(CNN)A murder suspect in New Jersey told police during questioning that he killed 15 people in New Mexico, including his estranged wife, according to a prosecutor in court on Friday.
The suspect, Sean Lannon, is accused of beating Michael Dabkowski to death with a hammer in the victim's home in East Greenwich Township, New Jersey, along with robbery and burglary. Lannon was arrested as a fugitive earlier this month in Missouri.
Gloucester County prosecutor Alec Gutierrez told the court during a probable cause hearing that, during police questioning after being read his rights, Lannon admitted to killing Dabkowski as well as 15 people in New Mexico, including his estranged wife Jennifer.
"In this Mirandized statement, the defendant did admit to the instances in New Mexico that would be homicides in New Mexico," said Gutierrez. "He admitted to the dismemberment of some of the individuals involved in those homicides. He admitted his efforts in an attempt to conceal evidence, I'll put it, in those homicides. And he admitted to killing a total of 16 people."
The Albuquerque Police Department previously acknowledged it was going to question Lannon in connection with four dismembered bodies found on local airport property on March 5 -- one of whom was Jennifer Lannon -- but no charges have been filed in that case.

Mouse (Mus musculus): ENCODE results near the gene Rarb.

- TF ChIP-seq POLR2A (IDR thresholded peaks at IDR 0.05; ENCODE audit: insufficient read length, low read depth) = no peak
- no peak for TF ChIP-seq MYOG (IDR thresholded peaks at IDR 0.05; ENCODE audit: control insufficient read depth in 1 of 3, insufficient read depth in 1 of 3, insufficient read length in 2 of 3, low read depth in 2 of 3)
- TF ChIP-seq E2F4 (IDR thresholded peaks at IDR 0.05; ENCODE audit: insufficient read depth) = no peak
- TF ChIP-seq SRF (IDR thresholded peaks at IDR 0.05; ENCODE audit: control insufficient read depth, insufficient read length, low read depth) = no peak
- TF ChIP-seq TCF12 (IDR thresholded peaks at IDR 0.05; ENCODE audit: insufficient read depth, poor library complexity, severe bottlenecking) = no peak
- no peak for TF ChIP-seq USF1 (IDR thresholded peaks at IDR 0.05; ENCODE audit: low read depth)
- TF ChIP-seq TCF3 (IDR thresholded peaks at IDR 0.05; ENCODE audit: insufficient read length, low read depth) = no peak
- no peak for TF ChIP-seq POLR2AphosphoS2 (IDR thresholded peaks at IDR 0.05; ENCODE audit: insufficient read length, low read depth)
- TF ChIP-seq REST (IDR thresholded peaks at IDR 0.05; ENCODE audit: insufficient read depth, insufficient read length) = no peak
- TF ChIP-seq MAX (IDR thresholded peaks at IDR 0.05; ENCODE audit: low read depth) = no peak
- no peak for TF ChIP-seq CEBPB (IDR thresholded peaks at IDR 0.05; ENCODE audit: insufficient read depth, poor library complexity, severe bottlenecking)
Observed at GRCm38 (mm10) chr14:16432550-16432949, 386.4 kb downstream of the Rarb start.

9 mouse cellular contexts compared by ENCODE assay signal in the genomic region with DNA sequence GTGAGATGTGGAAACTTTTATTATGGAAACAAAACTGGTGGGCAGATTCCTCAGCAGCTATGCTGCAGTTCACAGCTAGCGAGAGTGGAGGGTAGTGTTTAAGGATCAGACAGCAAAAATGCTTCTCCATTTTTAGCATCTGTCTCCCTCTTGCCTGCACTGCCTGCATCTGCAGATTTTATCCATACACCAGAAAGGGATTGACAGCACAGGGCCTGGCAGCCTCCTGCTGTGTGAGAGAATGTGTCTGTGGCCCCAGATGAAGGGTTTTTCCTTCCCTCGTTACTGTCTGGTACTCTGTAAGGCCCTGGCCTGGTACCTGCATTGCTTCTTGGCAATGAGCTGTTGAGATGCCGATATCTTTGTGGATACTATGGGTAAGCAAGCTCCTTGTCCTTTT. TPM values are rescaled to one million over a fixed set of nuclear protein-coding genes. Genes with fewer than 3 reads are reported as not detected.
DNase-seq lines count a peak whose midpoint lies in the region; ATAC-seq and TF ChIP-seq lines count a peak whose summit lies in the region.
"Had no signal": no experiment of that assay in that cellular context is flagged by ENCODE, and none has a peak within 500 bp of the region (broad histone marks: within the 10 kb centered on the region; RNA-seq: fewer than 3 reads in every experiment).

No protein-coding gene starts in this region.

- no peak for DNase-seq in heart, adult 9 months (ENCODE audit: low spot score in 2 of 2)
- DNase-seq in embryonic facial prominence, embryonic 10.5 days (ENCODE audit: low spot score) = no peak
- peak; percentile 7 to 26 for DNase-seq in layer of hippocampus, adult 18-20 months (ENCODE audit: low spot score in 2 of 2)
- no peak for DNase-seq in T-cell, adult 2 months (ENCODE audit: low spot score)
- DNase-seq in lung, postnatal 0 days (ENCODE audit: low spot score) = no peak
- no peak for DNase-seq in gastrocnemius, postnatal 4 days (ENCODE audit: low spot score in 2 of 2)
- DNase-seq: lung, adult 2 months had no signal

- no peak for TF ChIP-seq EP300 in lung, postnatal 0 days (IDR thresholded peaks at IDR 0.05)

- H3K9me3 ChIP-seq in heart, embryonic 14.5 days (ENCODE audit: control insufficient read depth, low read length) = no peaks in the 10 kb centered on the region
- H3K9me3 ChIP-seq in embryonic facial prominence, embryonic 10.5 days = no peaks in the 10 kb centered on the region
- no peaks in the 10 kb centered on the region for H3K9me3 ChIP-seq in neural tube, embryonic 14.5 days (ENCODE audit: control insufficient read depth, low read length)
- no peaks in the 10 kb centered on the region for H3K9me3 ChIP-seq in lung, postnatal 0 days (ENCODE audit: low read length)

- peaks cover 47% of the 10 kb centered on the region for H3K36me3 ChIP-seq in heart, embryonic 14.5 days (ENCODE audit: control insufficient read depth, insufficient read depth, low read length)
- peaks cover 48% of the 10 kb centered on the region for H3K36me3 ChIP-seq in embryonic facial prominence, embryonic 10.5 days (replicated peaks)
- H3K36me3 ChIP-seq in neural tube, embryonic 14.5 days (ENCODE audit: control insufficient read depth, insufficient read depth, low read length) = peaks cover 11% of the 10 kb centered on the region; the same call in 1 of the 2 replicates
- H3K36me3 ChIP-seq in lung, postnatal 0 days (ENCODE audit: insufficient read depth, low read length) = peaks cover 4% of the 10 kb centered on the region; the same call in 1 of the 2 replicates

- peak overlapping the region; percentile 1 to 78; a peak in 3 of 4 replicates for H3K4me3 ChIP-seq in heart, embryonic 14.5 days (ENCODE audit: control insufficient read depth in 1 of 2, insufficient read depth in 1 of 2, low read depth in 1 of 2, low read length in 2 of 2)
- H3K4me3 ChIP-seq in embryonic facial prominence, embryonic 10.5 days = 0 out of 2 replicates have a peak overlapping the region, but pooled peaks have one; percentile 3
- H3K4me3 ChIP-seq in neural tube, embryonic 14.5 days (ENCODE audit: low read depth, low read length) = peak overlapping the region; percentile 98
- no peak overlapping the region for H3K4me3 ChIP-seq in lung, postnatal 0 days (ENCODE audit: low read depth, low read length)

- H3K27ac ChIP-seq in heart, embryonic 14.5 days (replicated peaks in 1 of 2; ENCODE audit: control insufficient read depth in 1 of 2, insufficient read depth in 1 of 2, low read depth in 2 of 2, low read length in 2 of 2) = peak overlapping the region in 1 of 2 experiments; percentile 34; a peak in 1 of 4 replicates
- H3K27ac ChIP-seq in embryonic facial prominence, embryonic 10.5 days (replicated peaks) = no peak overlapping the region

On Friday night, police spokesman Gilbert Gallegos told CNN, "The Albuquerque Police Department is focused on its investigation into the death of Randal Apostalon, who is believed to have been killed in Albuquerque. Our detectives are following up on several investigative leads and will be conducting additional interviews and search warrants."
The police department in Lannon's hometown of Grants, New Mexico, is investigating the deaths of the three other known victims, but also have not filed charges.
Lannon attended the Friday court hearing remotely, but did not testify and was not asked to enter a plea.
His public defender, Frank Unger, objected to the inclusion of information about the New Mexico confessions into the hearing, but did not dispute that Lannon had made the statements. Unger argued that there could be a self-defense claim in the killing of Dabowski in New Jersey, as Lannon told police he had been a victim of sexual abuse by Dabkowski for years. Lannon said the hammer that was used to kill Dabkowski belonged to the victim, and that Dabkowski attacked first.
Judge Mary Beth Kramer said the nature of Lannon's charges and the fact that he was apprehended as a fugitive made him a serious flight risk. "I find that he is a danger to the community," said Kramer, and ordered Lannon to be held without bail.